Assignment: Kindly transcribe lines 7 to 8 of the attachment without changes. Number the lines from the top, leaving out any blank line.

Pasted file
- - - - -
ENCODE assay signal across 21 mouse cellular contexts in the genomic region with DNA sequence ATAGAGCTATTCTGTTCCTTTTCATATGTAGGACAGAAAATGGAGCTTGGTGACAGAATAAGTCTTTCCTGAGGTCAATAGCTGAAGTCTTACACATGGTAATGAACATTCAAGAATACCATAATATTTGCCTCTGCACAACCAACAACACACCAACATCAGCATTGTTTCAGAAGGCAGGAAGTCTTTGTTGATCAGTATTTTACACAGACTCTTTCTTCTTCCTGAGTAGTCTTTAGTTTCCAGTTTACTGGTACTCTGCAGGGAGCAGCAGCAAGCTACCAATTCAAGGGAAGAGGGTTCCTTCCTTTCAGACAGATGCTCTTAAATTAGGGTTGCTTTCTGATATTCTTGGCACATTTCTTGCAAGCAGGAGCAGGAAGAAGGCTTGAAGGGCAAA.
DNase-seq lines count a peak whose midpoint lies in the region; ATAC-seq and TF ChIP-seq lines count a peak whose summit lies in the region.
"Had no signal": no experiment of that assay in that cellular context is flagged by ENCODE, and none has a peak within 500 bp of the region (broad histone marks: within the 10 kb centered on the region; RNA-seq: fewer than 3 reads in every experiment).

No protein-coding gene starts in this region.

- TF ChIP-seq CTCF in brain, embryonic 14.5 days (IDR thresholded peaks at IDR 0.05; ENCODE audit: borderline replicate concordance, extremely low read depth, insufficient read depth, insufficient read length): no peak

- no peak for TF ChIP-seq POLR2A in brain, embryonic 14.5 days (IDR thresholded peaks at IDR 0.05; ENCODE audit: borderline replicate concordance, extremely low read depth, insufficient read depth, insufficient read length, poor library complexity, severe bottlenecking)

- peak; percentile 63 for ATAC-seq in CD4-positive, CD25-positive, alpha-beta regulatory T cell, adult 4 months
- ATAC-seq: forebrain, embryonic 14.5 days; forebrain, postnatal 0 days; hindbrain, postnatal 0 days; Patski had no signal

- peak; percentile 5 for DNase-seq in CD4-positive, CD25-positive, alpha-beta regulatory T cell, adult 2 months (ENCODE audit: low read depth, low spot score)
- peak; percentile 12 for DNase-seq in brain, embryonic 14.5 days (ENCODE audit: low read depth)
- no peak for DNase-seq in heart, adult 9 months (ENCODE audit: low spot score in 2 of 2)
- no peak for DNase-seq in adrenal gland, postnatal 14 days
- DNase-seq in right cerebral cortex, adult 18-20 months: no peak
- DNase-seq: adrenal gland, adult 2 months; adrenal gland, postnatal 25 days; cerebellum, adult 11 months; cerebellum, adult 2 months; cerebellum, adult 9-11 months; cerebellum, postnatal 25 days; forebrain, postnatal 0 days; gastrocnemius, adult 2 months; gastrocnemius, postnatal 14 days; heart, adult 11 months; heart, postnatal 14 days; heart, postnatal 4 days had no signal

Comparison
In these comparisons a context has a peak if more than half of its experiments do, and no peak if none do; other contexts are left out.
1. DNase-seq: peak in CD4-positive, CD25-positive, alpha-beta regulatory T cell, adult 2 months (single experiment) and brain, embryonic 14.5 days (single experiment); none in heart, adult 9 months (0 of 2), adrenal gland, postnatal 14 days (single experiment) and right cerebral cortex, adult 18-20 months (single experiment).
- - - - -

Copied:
- peak; percentile 63 for ATAC-seq in CD4-positive, CD25-positive, alpha-beta regulatory T cell, adult 4 months
- ATAC-seq: forebrain, embryonic 14.5 days; forebrain, postnatal 0 days; hindbrain, postnatal 0 days; Patski had no signal